Monday, October 11, 2004

Bangladesh: 8/21- Armed Forces on a belated "offensive"

[Quoting the probe report of the Federal Bureau of Investigation (FBI), officials of the Directorate General of Forces Intelligence (DGFI) told the meeting that there was no similarity between the grenades used in the August 21 attack and those seized in the country's biggest arms haul in Chittagong this year. In defence of detonating the four grenades found on the attack spot, senior explosive experts of army told the meeting that they did it in accordance with the standard operating procedure of the forces. "We are satisfied with the explanation of the army concerning the allegations and the committee resolved that the grenades used in the August 21 attack cannot belong to the army," committee chairman Mahbubur Rahman told reporters after the meeting.]

Aug 21 grenade attack :Chiefs of services demand action for linking army
Shakhawat Liton

Chiefs of three services yesterday asked the government to initiate actions against those who tried to link the armed forces to the August 21 grenade attack.

Chiefs of army, airforce and navy made the appeal at a special parliamentary body meeting at the Jatiya Sangsad Bhaban, terming the remarks of former army chief general (rtd) Mustafizur Rahman 'provocative, heinous and deliberate' against the armed forces, sources said.

The Parliamentary Standing Committee on the Ministry of Defence found their appeal valid and asked the ministry to initiate steps against the people, specially former army chief Gen (rtd) Mustafiz, who made the remarks.

It launched a broadside against the former army chief for what it said making objectionable remarks against the army in the wake of the August 21 grenade attack. It also accused the former general of divulging state secrets by disclosing the number of grenades possessed by the army.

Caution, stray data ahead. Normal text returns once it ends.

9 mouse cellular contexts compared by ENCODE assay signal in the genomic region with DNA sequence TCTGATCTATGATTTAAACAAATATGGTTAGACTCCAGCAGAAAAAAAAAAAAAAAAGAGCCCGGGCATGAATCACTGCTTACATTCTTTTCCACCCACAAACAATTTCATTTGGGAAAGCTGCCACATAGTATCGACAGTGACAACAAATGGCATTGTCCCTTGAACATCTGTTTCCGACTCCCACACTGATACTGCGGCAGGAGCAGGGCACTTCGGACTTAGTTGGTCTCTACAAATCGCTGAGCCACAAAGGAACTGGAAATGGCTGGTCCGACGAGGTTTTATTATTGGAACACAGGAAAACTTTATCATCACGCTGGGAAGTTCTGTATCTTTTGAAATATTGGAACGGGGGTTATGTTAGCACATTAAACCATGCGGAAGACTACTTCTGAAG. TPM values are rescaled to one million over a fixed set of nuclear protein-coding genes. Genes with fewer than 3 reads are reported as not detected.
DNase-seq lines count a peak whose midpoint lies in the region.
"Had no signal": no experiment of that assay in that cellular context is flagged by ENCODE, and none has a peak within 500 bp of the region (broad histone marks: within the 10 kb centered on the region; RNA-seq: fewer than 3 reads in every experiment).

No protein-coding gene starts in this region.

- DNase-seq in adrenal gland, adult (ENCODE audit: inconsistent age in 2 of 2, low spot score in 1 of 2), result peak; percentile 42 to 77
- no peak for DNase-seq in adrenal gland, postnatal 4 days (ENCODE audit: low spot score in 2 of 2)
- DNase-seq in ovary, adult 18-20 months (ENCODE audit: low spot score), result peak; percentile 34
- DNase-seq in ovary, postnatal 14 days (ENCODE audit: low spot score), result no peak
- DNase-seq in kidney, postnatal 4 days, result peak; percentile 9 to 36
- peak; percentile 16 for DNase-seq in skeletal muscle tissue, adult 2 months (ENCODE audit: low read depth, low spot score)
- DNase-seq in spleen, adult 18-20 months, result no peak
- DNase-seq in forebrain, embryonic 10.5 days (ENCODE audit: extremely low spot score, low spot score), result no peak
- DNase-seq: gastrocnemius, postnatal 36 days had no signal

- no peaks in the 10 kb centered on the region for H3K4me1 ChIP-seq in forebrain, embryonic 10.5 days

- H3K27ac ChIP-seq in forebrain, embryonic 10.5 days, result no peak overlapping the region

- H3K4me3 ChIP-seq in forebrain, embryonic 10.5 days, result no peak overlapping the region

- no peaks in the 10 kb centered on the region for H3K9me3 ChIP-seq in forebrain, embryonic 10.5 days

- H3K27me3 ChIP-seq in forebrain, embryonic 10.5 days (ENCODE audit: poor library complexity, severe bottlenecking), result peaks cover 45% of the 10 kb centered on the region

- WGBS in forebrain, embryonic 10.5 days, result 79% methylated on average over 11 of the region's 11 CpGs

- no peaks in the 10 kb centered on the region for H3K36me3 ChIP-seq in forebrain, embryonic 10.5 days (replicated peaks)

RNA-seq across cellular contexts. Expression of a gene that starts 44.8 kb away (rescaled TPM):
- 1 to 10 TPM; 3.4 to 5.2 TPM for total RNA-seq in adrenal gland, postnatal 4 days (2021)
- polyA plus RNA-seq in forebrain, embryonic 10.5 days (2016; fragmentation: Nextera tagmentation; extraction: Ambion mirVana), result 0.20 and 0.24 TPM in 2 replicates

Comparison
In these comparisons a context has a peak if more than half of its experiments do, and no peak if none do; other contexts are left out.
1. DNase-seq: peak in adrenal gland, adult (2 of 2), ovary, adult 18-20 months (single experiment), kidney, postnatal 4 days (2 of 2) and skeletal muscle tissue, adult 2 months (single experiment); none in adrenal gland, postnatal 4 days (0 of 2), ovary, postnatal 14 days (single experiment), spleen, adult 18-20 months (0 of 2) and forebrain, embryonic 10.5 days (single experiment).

The parliamentary body also criticised the former army chief for not joining the committee meeting to which he was invited to join to clarify his position about his remarks.

In an article, the former chief of staff alleged that the grenades used in the attack on an opposition rally were similar to those used by the army. He also accused the army of deliberately detonating four grenades found at the attack scene.

General (rtd) Mustafiz did not join the meeting as the committee turned down his demands to include in the discussion why he cannot enter the cantonment despite being a former army chief and why he is obstructed from playing golf there, obtaining treatment at the military hospital and using their banking facilities.

The committee asked the defence ministry to be alert about 'controversies' being created regarding the role of army.

It observed that the remarks are a tantamount to attacks on the armed forces and putting the forces in the dock which 'no rational citizen' can do.

Rejecting the former chief of staff's remarks, senior army officials told the meeting that the grenades used in the August 21 attack were not the same types used by the army.

"After the attack, we checked our stock at every cantonment and did not find any grenade missing," said meeting sources quoting a senior army officer.

The army bought five lakh grenades in 1984, half of which have been used during training, the meeting was told. The grenades used in the attack have specifications painted on them while those used by the army have them embossed.

Quoting the probe report of the Federal Bureau of Investigation (FBI), officials of the Directorate General of Forces Intelligence (DGFI) told the meeting that there was no similarity between the grenades used in the August 21 attack and those seized in the country's biggest arms haul in Chittagong this year.

"The grenades used in the August 21 attack were similar to those hurled in an attack on the Indian parliament," meeting sources said quoting the DGFI chief.

In defence of detonating the four grenades found on the attack spot, senior explosive experts of army told the meeting that they did it in accordance with the standard operating procedure of the forces.

"We are satisfied with the explanation of the army concerning the allegations and the committee resolved that the grenades used in the August 21 attack cannot belong to the army," committee chairman Mahbubur Rahman told reporters after the meeting.

Daily Star 10/10/2004